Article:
Biomass is energy derived from vegetative matter — plants, considered with biogas as biofuels or bioenergy. Globally, bioenergy for electricity generation has reached an installed capacity of 35GW. The US alone has 500 biomass-powered power plants with an installed capacity of 7GW (IEA, 2010) (Source: Climate change, disasters and electricity generation. By Dr. Frauke Urban and Dr. Tom Mitchell Strengthening Climate Resilience Discussion Paper 8).
It can be debatable, as to whether it is a sustainable energy or not, because unless trees are grown for this purpose, we cannot continue to use trees and plants for energy. Also, burning surely does produce gasses that are all forms of particulate matter in the air, raising talk about air pollution. An example is the high methane gas it gives off, which is not good for the ozone layer. On a positive note, it does not have as many harmful emissions as Fossil Fuels, and plants, together with animal waste used in this way will reduce the amount of waste that ends up in the landfill.
Many biomass plants use crop and forest residue like perennial grasses, straw, corn stalks, rice husks, and leftover soya bean plants to produce energy. Some producers also cultivate fast-growing trees like poplars to feed the biomass plant.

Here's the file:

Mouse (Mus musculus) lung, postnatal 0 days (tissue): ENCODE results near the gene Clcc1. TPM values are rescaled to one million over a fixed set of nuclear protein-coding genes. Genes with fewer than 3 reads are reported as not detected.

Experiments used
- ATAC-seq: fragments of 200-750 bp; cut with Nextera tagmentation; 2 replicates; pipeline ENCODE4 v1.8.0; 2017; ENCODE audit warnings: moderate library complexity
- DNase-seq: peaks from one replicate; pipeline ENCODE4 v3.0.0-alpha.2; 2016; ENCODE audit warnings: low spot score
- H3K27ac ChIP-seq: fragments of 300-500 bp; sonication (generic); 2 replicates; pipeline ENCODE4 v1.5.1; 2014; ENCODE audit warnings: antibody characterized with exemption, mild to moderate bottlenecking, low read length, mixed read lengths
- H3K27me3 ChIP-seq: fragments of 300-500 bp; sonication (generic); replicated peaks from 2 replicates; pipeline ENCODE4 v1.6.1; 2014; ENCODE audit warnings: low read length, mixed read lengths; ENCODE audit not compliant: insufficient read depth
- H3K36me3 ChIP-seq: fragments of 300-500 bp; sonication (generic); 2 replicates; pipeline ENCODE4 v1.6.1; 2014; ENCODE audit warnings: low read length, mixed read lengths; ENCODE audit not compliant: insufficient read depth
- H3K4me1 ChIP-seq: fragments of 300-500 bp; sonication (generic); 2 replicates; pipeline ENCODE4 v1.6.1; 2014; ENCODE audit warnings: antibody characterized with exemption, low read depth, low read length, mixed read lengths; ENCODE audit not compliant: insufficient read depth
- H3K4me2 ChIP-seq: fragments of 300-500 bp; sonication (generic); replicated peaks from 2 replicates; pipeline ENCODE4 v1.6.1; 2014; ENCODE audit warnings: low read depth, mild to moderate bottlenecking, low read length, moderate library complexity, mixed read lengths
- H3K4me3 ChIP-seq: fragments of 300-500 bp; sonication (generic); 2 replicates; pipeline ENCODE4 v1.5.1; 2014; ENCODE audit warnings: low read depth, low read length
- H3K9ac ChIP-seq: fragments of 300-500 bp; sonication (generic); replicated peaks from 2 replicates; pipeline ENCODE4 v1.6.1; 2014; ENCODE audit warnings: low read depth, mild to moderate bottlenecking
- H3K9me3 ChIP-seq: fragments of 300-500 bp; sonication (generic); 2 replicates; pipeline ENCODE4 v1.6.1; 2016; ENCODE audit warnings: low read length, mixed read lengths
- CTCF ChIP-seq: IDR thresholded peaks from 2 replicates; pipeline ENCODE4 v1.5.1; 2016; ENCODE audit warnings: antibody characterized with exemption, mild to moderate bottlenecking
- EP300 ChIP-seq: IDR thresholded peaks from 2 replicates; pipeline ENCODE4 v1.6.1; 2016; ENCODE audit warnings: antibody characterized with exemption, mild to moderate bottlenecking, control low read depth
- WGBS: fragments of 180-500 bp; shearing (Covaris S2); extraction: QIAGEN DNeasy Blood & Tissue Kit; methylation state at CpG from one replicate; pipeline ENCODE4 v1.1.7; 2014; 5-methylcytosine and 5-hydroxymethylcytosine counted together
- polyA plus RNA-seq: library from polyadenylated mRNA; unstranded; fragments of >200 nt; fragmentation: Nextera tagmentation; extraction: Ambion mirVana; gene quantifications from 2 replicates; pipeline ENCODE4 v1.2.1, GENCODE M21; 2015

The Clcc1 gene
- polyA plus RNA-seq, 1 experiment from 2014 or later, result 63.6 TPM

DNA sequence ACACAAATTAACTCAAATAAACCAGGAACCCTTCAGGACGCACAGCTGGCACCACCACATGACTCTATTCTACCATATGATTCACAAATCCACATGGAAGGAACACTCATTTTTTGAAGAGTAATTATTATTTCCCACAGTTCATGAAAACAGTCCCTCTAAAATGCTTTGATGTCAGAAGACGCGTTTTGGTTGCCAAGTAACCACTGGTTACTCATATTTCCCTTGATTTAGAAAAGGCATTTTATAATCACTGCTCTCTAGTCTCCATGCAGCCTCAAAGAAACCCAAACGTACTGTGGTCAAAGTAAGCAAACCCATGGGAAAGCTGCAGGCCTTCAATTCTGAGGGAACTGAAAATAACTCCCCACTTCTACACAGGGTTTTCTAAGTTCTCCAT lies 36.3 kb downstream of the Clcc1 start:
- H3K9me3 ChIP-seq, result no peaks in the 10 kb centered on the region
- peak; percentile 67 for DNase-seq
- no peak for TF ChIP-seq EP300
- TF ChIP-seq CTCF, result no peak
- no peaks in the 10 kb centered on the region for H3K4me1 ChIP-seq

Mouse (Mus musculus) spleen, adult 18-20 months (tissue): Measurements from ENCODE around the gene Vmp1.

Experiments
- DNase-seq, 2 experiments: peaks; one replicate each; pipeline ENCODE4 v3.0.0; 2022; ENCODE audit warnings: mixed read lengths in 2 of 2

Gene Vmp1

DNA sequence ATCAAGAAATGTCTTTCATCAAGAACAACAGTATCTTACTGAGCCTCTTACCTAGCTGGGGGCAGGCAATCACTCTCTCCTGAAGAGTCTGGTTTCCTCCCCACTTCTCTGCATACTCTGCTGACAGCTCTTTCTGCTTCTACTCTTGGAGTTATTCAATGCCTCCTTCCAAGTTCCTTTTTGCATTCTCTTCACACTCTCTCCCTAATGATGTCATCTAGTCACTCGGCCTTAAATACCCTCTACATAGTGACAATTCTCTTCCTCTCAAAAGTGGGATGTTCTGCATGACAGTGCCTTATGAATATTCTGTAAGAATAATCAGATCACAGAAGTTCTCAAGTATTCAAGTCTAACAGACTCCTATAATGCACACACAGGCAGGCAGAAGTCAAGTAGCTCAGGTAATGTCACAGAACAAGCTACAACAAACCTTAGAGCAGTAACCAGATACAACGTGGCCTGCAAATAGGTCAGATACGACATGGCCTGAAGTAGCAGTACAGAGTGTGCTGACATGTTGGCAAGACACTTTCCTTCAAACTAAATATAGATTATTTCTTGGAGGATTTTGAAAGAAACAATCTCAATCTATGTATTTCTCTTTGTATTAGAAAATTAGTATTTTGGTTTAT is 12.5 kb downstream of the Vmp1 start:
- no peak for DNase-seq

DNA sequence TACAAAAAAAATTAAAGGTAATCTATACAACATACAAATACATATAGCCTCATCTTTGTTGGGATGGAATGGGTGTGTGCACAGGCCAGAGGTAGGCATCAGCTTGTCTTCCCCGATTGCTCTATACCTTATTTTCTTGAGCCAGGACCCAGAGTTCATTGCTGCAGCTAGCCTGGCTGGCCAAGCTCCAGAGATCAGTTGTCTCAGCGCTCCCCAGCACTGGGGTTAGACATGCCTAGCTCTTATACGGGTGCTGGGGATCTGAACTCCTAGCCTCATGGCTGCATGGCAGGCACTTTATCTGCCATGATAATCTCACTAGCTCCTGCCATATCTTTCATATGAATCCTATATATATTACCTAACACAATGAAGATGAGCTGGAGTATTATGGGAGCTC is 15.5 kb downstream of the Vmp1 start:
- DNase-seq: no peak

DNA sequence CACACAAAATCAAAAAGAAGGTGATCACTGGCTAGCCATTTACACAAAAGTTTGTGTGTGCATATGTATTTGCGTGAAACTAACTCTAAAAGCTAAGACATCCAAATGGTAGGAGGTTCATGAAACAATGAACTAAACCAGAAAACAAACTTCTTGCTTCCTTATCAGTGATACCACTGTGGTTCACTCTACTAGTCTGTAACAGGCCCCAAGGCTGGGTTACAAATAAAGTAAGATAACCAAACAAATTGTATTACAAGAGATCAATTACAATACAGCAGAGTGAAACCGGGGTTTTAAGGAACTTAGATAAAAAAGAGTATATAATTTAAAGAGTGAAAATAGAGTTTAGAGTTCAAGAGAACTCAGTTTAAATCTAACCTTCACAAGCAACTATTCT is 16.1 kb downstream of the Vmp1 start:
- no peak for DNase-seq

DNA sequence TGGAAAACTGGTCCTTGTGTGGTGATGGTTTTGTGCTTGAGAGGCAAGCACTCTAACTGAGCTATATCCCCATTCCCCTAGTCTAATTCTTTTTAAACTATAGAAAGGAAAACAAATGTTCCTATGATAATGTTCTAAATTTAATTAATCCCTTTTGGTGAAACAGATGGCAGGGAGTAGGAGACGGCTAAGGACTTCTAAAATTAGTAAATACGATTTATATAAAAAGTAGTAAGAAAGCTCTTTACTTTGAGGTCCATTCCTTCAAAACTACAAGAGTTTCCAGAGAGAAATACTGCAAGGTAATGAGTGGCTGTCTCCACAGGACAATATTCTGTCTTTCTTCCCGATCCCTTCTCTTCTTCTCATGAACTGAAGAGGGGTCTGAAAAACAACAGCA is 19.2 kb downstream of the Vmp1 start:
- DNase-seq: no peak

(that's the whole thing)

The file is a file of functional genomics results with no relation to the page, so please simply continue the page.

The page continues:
Like fossil fuels, the primary source of energy from biomass is the sun. Trees and plants use sunlight to produce energy, and in their lifetime, they store the food in the form of chemical energy. As plants die (or trees are cut down), they can be used in a number of ways.
The residue can be burned in a bunker to produce great heat that can be used to turn turbines to generate electricity.
The residue may also be forced to decompose by the addition of some bacteria. As decomposition goes on, methane gas is produced and can be captured by special machines. Methane can be used to turn turbines too.
Crops and plants with high levels of sugar, such as sugarcane can be fermented with the help of enzymes to produce fuels like ethanol. Ethanol is becoming a popular fuel type in the automobile industry.
Biomass is not entirely a new technology — people all over the world use wood and plant residue to make fire or charcoal for cooking and heating purposes. In the United States, biomass is very common, used in many homes and especially on farms. It is estimated that about 39 million tons of crop residue go unused each year. This can be collected and put to good use.
Biomass accounts for over 10% of global primary energy supply and is the world’s fourth-largest source of energy (following oil, coal, and natural gas). Source: Renewables 2013, Global Status Report